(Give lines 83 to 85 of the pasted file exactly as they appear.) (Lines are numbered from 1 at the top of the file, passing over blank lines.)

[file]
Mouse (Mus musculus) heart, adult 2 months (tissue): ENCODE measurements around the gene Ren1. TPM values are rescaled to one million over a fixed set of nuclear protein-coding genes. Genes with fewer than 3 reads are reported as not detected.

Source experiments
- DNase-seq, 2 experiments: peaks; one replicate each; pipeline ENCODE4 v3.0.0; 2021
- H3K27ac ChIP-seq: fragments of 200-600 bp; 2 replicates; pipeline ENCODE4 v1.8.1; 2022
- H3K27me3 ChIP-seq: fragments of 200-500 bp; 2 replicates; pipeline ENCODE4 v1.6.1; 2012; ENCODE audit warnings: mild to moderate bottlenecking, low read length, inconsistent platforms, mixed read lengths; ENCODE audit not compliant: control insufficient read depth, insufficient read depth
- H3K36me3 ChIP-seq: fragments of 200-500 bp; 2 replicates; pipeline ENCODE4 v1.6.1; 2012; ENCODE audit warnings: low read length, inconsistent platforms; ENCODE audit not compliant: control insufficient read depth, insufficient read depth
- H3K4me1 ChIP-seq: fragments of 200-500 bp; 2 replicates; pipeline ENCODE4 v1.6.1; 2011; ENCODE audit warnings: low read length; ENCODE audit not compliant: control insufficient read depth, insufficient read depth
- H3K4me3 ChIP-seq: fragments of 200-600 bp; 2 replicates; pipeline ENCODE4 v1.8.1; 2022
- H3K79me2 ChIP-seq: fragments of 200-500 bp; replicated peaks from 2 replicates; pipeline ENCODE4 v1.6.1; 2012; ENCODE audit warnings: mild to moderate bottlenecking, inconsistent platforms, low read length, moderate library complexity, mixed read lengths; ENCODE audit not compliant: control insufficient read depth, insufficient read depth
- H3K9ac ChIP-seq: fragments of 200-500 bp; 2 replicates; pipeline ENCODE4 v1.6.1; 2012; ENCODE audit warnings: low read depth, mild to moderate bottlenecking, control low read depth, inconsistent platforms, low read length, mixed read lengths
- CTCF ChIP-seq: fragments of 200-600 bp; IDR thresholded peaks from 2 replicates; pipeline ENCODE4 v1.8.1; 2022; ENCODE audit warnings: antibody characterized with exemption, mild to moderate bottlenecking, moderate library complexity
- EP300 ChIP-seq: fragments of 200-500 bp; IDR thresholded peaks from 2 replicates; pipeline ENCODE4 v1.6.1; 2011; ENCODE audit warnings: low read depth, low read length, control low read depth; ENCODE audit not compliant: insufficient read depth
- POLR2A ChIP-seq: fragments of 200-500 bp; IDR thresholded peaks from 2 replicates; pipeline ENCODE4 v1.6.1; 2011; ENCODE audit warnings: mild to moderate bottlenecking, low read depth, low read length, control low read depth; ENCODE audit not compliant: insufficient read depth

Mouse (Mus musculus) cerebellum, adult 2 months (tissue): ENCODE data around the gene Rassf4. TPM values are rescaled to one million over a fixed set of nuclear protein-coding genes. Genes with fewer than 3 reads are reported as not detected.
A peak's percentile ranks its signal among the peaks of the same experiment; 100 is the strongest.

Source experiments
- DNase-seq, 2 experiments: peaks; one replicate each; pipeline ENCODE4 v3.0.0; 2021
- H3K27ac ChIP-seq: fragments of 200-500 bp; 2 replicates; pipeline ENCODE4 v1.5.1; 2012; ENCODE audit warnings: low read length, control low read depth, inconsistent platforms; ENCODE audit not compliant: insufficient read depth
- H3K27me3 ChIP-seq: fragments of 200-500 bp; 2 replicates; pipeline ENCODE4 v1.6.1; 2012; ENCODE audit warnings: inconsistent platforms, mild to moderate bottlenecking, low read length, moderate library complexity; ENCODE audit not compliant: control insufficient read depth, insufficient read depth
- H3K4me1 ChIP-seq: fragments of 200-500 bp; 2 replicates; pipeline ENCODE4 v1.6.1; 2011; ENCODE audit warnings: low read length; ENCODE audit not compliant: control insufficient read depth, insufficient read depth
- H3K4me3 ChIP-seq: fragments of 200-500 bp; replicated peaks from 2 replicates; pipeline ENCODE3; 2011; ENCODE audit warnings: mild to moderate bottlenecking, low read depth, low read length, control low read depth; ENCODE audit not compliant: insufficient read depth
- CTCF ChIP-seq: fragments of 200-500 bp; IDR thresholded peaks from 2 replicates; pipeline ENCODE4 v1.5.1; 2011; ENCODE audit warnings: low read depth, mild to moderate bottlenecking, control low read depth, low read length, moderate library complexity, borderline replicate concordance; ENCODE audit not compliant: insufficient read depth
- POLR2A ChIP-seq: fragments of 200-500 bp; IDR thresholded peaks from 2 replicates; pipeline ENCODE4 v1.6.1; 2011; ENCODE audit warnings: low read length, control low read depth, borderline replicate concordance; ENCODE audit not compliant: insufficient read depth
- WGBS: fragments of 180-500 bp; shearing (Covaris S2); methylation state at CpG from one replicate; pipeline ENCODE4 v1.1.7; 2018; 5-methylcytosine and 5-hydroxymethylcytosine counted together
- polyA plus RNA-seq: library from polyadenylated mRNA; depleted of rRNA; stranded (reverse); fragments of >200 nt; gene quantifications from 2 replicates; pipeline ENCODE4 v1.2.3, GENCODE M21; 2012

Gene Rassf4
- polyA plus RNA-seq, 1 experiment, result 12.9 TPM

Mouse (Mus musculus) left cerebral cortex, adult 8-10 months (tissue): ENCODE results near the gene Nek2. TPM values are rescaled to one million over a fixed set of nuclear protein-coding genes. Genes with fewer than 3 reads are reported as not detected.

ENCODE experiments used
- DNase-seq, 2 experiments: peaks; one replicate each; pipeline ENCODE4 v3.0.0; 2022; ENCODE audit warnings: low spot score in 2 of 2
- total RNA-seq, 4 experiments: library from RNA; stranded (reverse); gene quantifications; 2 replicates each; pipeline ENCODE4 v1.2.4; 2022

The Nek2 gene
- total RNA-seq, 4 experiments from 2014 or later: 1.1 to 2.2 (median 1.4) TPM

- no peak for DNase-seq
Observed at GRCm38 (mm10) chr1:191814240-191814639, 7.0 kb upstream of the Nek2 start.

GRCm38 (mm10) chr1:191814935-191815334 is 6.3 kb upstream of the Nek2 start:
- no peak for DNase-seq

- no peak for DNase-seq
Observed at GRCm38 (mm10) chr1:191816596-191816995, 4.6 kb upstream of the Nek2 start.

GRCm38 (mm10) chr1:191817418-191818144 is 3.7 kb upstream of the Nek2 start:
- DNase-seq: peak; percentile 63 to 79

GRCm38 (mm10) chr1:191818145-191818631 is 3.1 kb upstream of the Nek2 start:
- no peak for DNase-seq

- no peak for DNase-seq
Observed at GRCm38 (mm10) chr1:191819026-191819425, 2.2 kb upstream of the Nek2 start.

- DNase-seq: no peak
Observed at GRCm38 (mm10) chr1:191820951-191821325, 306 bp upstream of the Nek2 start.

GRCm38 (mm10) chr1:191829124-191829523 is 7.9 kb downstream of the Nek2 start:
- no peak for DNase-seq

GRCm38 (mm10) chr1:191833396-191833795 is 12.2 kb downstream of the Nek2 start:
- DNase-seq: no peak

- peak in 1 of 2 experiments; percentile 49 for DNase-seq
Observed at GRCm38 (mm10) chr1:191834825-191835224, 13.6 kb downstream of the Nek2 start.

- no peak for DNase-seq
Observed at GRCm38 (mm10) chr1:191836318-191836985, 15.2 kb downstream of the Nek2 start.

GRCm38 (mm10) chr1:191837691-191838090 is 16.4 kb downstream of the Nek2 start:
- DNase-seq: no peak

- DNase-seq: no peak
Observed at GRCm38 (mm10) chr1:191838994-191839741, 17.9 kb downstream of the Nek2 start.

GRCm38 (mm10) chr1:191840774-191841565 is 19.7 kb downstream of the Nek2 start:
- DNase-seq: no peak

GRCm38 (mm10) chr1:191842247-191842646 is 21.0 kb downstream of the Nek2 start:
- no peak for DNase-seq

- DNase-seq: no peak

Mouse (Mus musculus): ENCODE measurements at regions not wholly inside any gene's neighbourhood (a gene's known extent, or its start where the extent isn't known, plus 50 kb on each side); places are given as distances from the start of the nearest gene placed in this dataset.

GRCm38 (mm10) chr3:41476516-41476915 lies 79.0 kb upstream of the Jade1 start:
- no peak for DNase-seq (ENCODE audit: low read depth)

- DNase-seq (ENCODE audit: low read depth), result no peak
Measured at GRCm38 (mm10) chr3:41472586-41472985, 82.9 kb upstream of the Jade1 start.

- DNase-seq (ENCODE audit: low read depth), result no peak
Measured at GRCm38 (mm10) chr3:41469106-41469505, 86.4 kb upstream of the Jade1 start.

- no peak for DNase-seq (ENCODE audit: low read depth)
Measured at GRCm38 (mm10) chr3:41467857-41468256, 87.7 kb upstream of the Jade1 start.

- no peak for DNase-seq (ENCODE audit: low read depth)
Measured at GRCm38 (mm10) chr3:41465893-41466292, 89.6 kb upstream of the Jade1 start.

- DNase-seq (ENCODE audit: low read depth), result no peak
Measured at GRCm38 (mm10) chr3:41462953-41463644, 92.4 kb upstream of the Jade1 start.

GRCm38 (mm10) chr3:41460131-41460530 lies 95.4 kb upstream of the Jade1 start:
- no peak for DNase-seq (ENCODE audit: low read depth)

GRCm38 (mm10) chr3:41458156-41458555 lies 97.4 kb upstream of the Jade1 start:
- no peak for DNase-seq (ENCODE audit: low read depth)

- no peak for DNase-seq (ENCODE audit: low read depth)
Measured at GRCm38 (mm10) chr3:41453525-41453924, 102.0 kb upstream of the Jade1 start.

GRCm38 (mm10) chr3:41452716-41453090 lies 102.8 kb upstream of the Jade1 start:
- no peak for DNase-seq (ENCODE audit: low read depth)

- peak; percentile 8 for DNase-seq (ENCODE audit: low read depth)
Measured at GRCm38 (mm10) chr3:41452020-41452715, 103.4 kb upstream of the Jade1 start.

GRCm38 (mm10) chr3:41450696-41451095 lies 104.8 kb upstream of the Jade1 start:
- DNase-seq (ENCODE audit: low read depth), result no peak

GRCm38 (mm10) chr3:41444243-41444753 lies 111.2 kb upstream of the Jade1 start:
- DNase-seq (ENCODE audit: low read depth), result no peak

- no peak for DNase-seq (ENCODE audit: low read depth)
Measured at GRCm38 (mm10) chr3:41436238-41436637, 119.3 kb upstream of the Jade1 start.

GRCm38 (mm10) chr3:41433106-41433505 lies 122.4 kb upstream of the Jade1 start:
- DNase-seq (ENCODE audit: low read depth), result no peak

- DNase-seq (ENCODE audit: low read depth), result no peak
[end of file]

Measured at GRCm38 (mm10) chr3:41453525-41453924, 102.0 kb upstream of the Jade1 start.

GRCm38 (mm10) chr3:41452716-41453090 lies 102.8 kb upstream of the Jade1 start:
- no peak for DNase-seq (ENCODE audit: low read depth)